Investigation Discovery is premiering all new specials every night for five days during Serial Killer Week. The majority of them are similar in format to many true crime documentaries. But there is a recurring theme among these killers. No one pegged them for psychopathic or sociopathic tormentors in day to day life. They all could have been the guy next door, down the block, or in the next room. That is, until they were trying to escape a room. That’s how “I Didn’t Know It Was Blood,” a special extended 90-minute episode of the series Evil Lives Here, opens.
The first thing we hear is a 911 call from a woman, known only as Jane Doe, who says she’s been abducted and is afraid to wake up the man who is keeping her captive. Every noise she makes into the phone, as the 911 operator tries to get information, puts her in more imminent danger. The man she is afraid of is Shawn Grate, to all outward appearances, a normal guy. This is someone so average he could ask his girlfriend to clean up his homicidal crime scenes like they were lethal leftovers. He even gets angry when she misses a spot, and she doesn’t think much of it.
Christina Hildreth first met Grate in 2005 and was his girlfriend for six years. She had no clue. The scene where she talks about cleaning the stairway of an old house Shawn was trying to flip, gives the episode its title. “I didn’t know it was blood,” she says before biting back on her acknowledgement she cleaned the blood of a young woman. The victim had been selling magazines door-to-door across the country. Two bodies were found at the house Jane Doe was being held captive, Stacey Stanley and Elizabeth Griffin. Hildreth had no idea about those either.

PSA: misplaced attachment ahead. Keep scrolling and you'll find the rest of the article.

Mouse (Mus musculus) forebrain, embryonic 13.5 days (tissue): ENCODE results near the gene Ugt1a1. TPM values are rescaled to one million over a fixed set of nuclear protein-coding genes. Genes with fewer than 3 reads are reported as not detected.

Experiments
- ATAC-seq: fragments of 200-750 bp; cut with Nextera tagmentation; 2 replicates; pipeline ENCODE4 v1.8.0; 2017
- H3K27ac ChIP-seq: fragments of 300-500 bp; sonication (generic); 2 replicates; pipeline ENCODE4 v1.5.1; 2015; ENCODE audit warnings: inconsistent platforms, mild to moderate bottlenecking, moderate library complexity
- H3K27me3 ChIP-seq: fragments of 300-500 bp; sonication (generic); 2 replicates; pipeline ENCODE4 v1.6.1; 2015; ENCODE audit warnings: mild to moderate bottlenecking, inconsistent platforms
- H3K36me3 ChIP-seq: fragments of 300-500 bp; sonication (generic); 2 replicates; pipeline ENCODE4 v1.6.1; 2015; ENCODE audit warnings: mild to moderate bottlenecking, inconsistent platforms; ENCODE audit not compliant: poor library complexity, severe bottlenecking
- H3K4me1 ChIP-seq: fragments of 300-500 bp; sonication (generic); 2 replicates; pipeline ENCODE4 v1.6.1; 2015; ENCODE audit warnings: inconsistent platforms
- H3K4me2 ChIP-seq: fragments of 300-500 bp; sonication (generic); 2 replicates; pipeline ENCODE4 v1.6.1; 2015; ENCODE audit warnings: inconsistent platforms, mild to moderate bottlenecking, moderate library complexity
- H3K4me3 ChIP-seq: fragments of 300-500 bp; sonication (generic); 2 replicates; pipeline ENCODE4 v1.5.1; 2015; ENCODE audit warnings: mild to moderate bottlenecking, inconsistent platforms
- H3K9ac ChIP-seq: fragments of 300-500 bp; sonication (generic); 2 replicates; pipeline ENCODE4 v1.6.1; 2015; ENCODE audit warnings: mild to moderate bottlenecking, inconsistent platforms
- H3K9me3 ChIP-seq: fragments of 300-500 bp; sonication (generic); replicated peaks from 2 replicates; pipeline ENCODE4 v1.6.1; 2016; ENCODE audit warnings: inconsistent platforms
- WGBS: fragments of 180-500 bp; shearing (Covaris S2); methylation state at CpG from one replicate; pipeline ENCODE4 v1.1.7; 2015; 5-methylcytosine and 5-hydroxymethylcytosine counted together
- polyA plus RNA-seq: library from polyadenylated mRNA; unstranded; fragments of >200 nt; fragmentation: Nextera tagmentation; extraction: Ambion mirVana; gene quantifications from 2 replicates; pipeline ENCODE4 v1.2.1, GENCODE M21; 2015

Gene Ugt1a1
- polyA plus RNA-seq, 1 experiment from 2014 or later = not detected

Grate was charming, even though he was also domineering, jealous, and violent. He was arrested when he was 18 years old for grabbing his girlfriend’s throat. When he was 23, he broke the home of his 17-year-old pregnant girlfriend and choked her, later threatening to kill her. The documentary keeps its focus tight on Hildreth, as she comes to grips with all she’d missed which was right in front of her. This makes the installment increasingly claustrophobic, especially as she describes Grate becoming more tightly delineated within his own karmic fantasia. He never leaves the house. He goes through increasingly growing paranoia. His jealousy spouts through as he begins to demand control of her entire life.
We get most of Grate’s background from Hildreth. We learn his parents got divorced when he was 6 years old and his mom’s only answer was to encourage him to pray away the pain. Hildreth tells of his dual nature. She confronts him with a ring she knows he’s lying about. She stops wearing it when he admits it came from a burglary, because she can’t accept he proposed to her with a “stolen ring.” When she finds out even this is a lie, and that the ring came from his first victim, it makes her sick. But Hildreth doesn’t see how the two-headed monster for what he is until she confronts Grate with something seemingly odd, but not necessarily ominous: Every kitchen knife in their house is missing. At first she sees the violence behind the eyes which he hides with his charm. Then he becomes apologetic. It gets to be a frightening pattern.